Your best protection is to get a flu shot!

Getting the vaccine is not just about keeping you or your children from getting ill. It is also about minimizing spread within your family and community. It means protecting people who are vulnerable, including infants under 6 months who are too young to get the shot.

In addition, flu vaccines can reduce the burden of flu illnesses and hospitalizations on our health care system. After the last several years, all of those health care workers need a break!

Kids can start getting the flu shot at 6 months. If you have a baby at home who is too young to get vaccinated, please take extra care to make sure that all the household contacts are protected so that you don’t bring the virus home. Pregnant and nursing moms can and should get the shot.

Anyone who is under the age of nine, and is getting the flu vaccine for the very first time, needs to receive two doses of the vaccine in order to be considered fully protected. The first dose “primes” the immune system; the second dose provides immune protection. The two doses need to be separated by at least four weeks. Over the years I have seen patients who have had only their first shot come down with the flu. One dose will not fully protect them.

If your child has ever had more than two previous doses of any flu vaccine, they only need one this year. It takes about 2 weeks for the shot to take effect. For children aged 6 months through 35 months, flu vaccine dose volume is dependent on the product that is administered. Some brands require only half of the adult dose.

Every year the disease trackers do the best they can to predict which strains of the virus will circulate and try to match the flu vaccine to the anticipated strain. Typically the vaccine changes from year to year. Some years have better matches than others. Even when they don’t get it exactly right, the shot seems to protect from more severe illness.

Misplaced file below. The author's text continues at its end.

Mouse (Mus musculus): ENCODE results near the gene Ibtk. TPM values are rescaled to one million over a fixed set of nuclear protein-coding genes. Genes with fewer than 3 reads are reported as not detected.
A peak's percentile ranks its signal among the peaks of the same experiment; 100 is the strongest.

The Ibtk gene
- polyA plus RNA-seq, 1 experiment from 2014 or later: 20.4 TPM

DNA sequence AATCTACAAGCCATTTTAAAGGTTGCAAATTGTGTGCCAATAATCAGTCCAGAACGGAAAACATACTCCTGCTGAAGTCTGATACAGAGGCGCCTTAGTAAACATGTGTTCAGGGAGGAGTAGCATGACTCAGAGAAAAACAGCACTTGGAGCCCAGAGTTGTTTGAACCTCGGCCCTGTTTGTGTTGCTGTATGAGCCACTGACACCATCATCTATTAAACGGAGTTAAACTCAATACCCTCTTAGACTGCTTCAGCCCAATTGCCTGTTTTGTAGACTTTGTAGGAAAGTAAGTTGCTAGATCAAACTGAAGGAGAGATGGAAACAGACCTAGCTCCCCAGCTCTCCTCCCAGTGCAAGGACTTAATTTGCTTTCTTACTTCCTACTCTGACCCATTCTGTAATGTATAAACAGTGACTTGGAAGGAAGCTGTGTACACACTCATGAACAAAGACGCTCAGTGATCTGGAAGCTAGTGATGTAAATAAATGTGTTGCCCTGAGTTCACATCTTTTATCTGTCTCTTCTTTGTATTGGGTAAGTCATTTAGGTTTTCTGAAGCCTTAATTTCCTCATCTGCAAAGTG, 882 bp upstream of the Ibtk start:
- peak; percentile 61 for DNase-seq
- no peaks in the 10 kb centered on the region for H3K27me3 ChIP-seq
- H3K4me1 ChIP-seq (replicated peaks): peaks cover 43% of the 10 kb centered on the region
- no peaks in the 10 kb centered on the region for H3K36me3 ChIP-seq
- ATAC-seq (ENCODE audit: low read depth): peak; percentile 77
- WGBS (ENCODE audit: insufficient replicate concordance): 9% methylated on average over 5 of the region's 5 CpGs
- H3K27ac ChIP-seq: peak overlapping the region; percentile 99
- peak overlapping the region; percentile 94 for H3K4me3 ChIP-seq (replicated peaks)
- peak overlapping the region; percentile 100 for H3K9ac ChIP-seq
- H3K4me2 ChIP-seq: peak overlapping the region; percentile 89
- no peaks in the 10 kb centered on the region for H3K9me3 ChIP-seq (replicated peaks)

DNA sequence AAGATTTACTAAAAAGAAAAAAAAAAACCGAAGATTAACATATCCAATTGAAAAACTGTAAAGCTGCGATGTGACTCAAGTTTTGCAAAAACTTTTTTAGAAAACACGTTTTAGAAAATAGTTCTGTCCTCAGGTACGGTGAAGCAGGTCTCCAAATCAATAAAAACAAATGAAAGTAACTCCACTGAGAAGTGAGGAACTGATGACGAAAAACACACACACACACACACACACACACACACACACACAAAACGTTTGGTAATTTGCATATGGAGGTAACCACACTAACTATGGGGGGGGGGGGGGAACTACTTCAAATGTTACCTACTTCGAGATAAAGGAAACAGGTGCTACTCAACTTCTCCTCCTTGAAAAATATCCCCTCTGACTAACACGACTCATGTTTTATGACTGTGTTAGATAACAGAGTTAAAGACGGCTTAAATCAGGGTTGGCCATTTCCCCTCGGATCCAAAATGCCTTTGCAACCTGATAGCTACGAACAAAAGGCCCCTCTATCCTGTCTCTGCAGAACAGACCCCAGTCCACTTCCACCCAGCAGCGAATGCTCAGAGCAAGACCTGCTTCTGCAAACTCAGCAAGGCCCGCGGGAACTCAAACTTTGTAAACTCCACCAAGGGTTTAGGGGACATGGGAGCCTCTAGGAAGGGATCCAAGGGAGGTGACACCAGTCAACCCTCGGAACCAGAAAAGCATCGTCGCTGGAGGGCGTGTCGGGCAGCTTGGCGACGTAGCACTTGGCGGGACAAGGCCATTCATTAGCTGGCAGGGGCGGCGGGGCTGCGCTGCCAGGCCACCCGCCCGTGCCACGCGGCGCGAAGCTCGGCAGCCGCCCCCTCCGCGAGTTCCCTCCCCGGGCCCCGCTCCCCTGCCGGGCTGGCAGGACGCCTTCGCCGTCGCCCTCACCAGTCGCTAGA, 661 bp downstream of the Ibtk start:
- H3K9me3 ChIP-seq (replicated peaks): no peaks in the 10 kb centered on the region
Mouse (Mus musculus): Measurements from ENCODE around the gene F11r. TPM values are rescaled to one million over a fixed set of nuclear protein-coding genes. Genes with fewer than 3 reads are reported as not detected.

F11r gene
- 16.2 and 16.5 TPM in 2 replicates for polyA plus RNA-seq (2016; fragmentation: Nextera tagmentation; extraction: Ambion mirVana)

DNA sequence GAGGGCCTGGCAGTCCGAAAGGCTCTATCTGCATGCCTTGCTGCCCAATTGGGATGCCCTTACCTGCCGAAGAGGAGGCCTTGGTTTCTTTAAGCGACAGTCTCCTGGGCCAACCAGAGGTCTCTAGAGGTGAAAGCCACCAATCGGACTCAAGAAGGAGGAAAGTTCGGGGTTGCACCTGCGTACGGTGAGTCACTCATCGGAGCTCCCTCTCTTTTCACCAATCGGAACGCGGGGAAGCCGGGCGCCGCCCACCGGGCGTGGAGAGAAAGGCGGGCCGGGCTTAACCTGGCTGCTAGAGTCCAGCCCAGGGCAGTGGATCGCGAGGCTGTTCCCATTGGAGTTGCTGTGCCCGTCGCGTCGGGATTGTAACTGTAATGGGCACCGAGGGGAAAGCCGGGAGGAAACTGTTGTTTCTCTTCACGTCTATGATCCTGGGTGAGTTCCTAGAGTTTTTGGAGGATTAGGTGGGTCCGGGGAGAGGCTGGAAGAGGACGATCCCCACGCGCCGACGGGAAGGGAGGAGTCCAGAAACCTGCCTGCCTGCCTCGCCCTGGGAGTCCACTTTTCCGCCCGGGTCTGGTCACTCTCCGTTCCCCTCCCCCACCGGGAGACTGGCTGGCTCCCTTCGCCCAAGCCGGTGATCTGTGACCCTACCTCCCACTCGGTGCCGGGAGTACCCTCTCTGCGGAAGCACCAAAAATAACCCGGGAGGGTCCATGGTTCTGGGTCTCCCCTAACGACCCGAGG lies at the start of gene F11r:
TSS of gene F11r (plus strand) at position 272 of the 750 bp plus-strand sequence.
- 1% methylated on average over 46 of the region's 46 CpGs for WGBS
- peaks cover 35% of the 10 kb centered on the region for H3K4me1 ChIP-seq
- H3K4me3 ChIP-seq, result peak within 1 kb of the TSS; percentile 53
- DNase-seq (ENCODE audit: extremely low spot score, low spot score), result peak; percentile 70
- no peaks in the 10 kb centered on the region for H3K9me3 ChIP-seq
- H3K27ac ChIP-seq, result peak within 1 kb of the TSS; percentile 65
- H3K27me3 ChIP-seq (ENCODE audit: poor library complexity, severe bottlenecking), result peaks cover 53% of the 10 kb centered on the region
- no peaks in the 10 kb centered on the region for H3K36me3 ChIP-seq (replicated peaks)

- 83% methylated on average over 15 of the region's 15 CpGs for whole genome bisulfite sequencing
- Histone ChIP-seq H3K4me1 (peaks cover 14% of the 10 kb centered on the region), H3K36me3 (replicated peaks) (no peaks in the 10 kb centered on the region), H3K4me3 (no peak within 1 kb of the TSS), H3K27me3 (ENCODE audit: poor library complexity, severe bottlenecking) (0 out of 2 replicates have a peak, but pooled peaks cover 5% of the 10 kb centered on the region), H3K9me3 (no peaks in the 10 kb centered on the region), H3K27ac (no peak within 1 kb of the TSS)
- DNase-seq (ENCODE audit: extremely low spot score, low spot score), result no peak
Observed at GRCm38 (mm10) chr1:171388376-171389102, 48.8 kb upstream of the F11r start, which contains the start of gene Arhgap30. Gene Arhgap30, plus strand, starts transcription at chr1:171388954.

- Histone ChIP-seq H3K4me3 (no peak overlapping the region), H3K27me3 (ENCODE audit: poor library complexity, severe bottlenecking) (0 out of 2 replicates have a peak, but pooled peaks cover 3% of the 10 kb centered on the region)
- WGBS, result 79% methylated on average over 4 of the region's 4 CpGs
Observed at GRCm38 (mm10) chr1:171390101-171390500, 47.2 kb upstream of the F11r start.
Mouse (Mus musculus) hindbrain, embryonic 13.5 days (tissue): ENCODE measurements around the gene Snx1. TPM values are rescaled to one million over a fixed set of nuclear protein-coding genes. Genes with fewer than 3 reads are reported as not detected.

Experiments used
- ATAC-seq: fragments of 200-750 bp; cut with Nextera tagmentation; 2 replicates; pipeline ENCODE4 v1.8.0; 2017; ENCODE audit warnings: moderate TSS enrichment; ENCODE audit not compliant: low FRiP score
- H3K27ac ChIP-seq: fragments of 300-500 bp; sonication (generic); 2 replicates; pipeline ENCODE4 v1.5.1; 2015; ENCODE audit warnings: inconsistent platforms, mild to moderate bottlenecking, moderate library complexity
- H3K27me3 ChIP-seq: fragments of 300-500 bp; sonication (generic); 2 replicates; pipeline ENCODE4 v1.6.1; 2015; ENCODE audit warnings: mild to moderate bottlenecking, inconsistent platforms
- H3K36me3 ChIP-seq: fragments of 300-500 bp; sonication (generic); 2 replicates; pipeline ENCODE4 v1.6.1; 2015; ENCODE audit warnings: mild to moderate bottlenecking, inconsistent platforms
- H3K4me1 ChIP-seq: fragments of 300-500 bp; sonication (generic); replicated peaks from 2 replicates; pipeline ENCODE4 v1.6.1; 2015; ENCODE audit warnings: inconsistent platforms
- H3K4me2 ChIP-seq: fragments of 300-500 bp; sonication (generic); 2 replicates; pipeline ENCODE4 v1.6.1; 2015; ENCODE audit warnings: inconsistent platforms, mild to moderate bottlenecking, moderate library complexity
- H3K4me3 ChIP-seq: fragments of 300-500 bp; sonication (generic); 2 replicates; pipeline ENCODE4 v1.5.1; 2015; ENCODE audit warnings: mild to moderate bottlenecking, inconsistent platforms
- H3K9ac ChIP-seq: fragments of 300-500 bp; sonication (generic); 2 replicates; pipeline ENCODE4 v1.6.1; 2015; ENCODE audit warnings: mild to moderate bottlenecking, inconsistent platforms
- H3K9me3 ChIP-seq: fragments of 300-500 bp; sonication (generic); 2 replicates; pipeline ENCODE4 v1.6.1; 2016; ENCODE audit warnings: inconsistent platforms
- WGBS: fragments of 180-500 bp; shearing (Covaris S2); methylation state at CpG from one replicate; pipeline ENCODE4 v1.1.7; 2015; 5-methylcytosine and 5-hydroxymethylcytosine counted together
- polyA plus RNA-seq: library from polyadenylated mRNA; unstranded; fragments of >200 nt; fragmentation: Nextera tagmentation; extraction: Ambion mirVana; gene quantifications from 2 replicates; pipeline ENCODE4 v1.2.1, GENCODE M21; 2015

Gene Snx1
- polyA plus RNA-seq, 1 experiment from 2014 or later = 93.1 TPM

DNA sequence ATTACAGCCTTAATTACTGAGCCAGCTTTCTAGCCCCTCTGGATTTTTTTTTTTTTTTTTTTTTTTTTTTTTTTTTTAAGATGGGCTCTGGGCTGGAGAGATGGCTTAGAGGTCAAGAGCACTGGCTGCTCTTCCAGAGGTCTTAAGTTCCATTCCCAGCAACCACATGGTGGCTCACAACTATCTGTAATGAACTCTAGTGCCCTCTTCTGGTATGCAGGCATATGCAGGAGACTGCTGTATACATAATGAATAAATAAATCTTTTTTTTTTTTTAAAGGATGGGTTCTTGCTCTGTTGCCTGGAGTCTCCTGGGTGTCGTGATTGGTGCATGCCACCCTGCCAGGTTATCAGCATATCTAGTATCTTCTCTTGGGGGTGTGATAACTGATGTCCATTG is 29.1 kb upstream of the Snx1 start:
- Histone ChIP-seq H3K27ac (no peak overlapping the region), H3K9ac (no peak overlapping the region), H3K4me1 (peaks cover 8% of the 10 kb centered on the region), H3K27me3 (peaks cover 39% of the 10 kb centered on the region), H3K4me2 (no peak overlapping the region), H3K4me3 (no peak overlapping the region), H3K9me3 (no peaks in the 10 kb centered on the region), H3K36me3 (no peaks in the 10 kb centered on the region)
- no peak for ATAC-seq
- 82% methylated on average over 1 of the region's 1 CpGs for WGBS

For 2022-2023 the quadrivalent vaccines protect against two B strains and two A strains including H1N1

If you are pregnant or have young children, double check before you get the shot to make sure yours is preservative free. 93% of the supply this season is, so it shouldn’t be an issue.

The flu mist is another option that is approved for healthy, non-pregnant people between the ages of 2-49

Since we never really know when the flu season will start with a vengeance, getting your child vaccinated early in the season is your best bet. As soon as a baby turns 6 months old you can get them started with their first dose since they need two doses to be fully protected.

It does seem to vary a bit from year to year, but most of the time the reactions to the flu shot are quite mild. It is common to have a low grade fever and some soreness at the injection site.

Remember that a day or two of aches and a bit of fever is still better than a full-blown case of the flu.

If your child has a mild to moderate egg sensitivity it is still considered okay to get the standard shot. For folks with a known severe egg allergy, talk to your doctor about some new options that might be available.

In any event it is a good idea to keep a close eye on your child for at least 30 minutes after the shot. If they seem to be having any breathing issues or exceptional fussiness they should get checked out immediately.

It is impossible to predict possible delays and shortages with the supply. The safest way to prevent having an issue with a potential shortage is to get the shot in September or October.

A mild illness does not affect how well the body responds to a vaccine, so a little cold is not a reason to put it off.

Dr. Sophia Hurd, A UCSF physician at the Laurel Heights location says that the flu shot visit is a great time to get caught up on any other vaccines that your child might be missing.Their office has the flu vaccine in stock already and is giving it by appointment only.

For frequently asked questions, here are a couple great resources from the CDC

Tips for the immunization visit

A little preparation ahead of time for either the flu mist or the shot can make a world of difference.

The flu mist is a nice option for kids over 2, but to tell you the truth, getting a 2 or 3 year old to cooperate with something being squirted in their nose can be more of a challenge than the 2 seconds it takes to do the injection. If you can practice with a little saline in the nose at home, you will have a much better chance for success. If you can’t get them to do this in the safety and comfort of your home, save yourself the trouble of trying in the office and just opt for the shot.